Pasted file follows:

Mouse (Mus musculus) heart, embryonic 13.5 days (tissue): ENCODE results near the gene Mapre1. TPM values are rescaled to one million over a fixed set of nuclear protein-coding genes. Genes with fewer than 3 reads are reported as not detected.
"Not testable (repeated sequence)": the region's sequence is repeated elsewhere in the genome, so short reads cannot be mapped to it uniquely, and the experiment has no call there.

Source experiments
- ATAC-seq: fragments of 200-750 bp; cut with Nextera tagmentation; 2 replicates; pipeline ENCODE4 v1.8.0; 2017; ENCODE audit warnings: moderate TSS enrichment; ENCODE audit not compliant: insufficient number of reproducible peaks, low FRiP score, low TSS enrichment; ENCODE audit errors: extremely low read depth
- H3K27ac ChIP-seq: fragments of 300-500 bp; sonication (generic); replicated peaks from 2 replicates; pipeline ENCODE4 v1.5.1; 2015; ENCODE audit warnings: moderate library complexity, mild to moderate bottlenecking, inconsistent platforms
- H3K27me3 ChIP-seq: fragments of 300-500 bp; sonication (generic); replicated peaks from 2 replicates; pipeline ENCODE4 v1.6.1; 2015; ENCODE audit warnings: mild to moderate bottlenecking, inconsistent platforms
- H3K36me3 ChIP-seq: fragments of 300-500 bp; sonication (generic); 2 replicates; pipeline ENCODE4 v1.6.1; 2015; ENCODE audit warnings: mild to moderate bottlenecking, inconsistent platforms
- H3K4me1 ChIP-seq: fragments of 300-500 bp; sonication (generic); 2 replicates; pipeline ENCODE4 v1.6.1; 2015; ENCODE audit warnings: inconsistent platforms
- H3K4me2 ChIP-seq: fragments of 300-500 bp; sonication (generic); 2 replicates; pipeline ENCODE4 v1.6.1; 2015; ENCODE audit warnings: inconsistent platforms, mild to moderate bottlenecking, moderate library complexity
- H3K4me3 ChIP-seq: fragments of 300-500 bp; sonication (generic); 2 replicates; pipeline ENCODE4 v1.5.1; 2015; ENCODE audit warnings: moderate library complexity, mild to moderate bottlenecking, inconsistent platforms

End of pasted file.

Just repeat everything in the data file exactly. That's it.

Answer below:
Mouse (Mus musculus) heart, embryonic 13.5 days (tissue): ENCODE results near the gene Mapre1. TPM values are rescaled to one million over a fixed set of nuclear protein-coding genes. Genes with fewer than 3 reads are reported as not detected.
"Not testable (repeated sequence)": the region's sequence is repeated elsewhere in the genome, so short reads cannot be mapped to it uniquely, and the experiment has no call there.

Source experiments
- ATAC-seq: fragments of 200-750 bp; cut with Nextera tagmentation; 2 replicates; pipeline ENCODE4 v1.8.0; 2017; ENCODE audit warnings: moderate TSS enrichment; ENCODE audit not compliant: insufficient number of reproducible peaks, low FRiP score, low TSS enrichment; ENCODE audit errors: extremely low read depth
- H3K27ac ChIP-seq: fragments of 300-500 bp; sonication (generic); replicated peaks from 2 replicates; pipeline ENCODE4 v1.5.1; 2015; ENCODE audit warnings: moderate library complexity, mild to moderate bottlenecking, inconsistent platforms
- H3K27me3 ChIP-seq: fragments of 300-500 bp; sonication (generic); replicated peaks from 2 replicates; pipeline ENCODE4 v1.6.1; 2015; ENCODE audit warnings: mild to moderate bottlenecking, inconsistent platforms
- H3K36me3 ChIP-seq: fragments of 300-500 bp; sonication (generic); 2 replicates; pipeline ENCODE4 v1.6.1; 2015; ENCODE audit warnings: mild to moderate bottlenecking, inconsistent platforms
- H3K4me1 ChIP-seq: fragments of 300-500 bp; sonication (generic); 2 replicates; pipeline ENCODE4 v1.6.1; 2015; ENCODE audit warnings: inconsistent platforms
- H3K4me2 ChIP-seq: fragments of 300-500 bp; sonication (generic); 2 replicates; pipeline ENCODE4 v1.6.1; 2015; ENCODE audit warnings: inconsistent platforms, mild to moderate bottlenecking, moderate library complexity
- H3K4me3 ChIP-seq: fragments of 300-500 bp; sonication (generic); 2 replicates; pipeline ENCODE4 v1.5.1; 2015; ENCODE audit warnings: moderate library complexity, mild to moderate bottlenecking, inconsistent platforms